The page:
Women in white masks remember domestic violence victims

By Beatriz Ferreira

A hundred women wearing white masks stood at the Clock Tower in Leicester last Saturday as the names of the women who have lost their lives in recent years at the hands of their partners were read out.

 

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The masked women attract attention to the issue of domestic violence

 

The Women’s Aid Leicestershire organisation held the event to mark the end of a domestic violence awareness week and to remember the 107 victims.

Sue Hills, whose daughter Alice Ruggles, 24, was murdered by an ex-partner, remembered the moment when the name of her daughter was read during the first edition of this event.

She said: “I remember this event two years ago when Alice’s name was one of those read out. 

 

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Sue Hills, centre, recalls how her daughter Alice Ruggles died at the hands of her ex-partner

 

“Her name was one of the last names on the list then. Now there are hundreds of other names after hers, hundreds of other women who have also suffered and been killed, hundreds of other families who have come face to face with the fact that domestic violence can happen to anyone.”

Sue highlighted the importance of raising awareness towards the problem.

She added: “I had thought, as so many people do, that domestic violence happened to a certain type of woman, someone who was meek and submissive, perhaps, or someone argumentative and loud, someone who I might see on a soap opera on television, but as the investigation into Alice’s murder unravelled, I began to see the links between controlling coercive behaviour and stalking.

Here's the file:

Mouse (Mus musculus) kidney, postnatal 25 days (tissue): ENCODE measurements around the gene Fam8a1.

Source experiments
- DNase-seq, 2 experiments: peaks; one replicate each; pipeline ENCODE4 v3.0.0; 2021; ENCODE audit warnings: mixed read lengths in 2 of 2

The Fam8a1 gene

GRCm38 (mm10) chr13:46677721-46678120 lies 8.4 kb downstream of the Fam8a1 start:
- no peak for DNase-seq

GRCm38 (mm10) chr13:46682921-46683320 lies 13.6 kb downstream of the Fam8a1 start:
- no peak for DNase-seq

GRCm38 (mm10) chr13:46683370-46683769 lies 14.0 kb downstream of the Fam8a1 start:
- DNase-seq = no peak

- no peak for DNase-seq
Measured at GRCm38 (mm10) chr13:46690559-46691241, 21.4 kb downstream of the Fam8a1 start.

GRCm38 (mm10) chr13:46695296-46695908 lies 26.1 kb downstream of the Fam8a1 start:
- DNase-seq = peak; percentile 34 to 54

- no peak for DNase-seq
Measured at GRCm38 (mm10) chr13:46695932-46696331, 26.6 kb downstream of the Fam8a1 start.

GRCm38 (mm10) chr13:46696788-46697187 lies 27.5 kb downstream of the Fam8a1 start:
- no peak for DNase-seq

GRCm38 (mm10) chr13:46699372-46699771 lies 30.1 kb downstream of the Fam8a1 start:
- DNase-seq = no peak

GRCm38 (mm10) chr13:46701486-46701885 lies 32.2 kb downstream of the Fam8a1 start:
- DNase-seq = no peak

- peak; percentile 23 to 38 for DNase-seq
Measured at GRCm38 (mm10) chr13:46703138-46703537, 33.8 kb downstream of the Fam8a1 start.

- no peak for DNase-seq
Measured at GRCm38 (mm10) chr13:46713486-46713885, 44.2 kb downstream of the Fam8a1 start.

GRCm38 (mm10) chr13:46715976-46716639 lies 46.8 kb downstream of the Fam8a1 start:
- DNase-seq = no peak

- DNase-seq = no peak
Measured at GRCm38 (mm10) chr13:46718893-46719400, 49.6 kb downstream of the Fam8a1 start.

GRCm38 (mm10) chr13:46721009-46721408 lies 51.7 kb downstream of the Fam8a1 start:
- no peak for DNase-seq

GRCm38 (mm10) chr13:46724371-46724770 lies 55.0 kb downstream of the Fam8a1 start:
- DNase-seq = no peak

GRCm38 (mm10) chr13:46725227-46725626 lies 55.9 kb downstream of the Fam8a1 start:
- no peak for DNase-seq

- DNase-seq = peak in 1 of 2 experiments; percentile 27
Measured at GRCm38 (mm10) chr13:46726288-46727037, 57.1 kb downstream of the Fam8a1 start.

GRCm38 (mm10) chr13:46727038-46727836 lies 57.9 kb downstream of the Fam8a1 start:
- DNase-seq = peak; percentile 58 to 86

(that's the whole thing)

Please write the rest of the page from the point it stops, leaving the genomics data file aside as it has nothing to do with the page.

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“Three years ago, domestic violence was not on my radar, it did not happen to people like me or to anyone that I knew, but then my beautiful daughter Alice was killed by an ex-partner after a relentless stalking campaign.”

Marea Roberts, a trustee at Women’s Aid, said: “Domestic violence is a hidden problem not only in Leicester but everywhere. 

“We never expect it to reach our family, we think of it in terms of soap operas, but it can touch any family, anywhere, any class, any culture, any religion, everywhere.”

Women’s Aid Leicestershire works closely with police and social services to support the victims of domestic violence by hiding them from danger, supplying refuges and helping them move out from a violent background.

Several survivors were present at the event which was not intended for fundraising but as a way to raise the profile of Women’s Aid .

Marea added: “If one woman walked past us this morning, and she didn’t know where to turn and she didn’t know where could help, and she heard the words of Women’s Aid, she probably went to the website and all of this was worth doing.”

For more information about Women’s Aid, visit their website www.wa-leicester.org.uk

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